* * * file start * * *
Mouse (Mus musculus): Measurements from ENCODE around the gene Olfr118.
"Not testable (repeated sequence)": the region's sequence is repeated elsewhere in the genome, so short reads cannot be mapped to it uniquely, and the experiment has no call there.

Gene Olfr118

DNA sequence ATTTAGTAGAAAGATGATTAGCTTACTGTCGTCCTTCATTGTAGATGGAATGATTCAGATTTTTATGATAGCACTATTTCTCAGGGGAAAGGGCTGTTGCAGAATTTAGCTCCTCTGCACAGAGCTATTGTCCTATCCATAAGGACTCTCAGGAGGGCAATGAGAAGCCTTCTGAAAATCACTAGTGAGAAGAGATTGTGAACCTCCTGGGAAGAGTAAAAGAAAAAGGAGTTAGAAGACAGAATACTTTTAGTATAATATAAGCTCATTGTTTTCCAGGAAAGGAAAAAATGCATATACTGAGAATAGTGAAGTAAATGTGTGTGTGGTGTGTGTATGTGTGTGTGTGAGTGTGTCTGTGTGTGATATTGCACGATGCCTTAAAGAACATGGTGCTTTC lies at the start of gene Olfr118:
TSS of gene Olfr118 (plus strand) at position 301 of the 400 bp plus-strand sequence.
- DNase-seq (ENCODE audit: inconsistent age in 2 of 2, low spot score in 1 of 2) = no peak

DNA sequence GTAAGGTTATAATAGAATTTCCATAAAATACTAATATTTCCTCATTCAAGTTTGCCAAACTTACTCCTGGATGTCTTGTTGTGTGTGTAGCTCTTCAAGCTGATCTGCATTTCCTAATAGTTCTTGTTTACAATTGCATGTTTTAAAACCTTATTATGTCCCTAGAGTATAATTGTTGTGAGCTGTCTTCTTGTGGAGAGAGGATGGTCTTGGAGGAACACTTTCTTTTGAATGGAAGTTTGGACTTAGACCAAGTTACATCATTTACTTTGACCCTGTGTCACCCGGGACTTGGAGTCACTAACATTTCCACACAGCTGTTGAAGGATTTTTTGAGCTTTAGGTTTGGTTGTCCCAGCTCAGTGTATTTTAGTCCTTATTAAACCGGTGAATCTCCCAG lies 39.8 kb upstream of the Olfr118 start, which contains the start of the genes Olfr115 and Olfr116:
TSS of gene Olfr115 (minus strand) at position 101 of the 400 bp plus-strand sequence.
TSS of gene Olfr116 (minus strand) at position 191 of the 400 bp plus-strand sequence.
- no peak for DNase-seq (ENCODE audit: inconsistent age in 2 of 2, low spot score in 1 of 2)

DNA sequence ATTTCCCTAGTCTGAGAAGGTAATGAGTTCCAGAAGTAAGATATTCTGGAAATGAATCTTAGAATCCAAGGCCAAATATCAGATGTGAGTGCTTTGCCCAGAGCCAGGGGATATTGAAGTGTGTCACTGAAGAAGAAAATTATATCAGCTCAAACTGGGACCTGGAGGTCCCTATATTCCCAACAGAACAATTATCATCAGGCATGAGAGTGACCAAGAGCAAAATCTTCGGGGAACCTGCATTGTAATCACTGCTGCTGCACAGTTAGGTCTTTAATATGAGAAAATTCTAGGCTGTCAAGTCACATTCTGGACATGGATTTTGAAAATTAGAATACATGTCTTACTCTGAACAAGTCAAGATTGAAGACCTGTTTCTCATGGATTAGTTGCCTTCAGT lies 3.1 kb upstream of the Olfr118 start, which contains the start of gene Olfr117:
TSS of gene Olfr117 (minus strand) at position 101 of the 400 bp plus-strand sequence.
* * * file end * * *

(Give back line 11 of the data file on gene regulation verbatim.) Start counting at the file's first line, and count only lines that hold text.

DNA sequence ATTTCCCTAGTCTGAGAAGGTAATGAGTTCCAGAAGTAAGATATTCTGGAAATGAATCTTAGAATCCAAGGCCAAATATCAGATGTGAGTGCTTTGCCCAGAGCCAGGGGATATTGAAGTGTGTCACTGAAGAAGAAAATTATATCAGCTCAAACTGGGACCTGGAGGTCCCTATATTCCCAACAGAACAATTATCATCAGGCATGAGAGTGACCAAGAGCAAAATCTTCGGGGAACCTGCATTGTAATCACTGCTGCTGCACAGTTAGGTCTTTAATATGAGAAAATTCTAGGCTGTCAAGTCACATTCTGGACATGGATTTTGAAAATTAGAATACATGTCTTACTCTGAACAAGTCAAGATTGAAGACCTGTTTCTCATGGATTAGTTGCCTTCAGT lies 3.1 kb upstream of the Olfr118 start, which contains the start of gene Olfr117: